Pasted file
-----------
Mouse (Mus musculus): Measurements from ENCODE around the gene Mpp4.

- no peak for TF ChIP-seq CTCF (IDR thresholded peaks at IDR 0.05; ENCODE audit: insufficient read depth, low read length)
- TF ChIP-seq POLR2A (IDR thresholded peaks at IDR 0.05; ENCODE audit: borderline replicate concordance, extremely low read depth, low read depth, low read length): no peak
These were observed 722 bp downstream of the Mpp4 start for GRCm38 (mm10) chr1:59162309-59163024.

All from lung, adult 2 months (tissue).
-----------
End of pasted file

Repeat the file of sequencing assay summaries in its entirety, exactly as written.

Mouse (Mus musculus): Measurements from ENCODE around the gene Mpp4.

- no peak for TF ChIP-seq CTCF (IDR thresholded peaks at IDR 0.05; ENCODE audit: insufficient read depth, low read length)
- TF ChIP-seq POLR2A (IDR thresholded peaks at IDR 0.05; ENCODE audit: borderline replicate concordance, extremely low read depth, low read depth, low read length): no peak
These were observed 722 bp downstream of the Mpp4 start for GRCm38 (mm10) chr1:59162309-59163024.

All from lung, adult 2 months (tissue).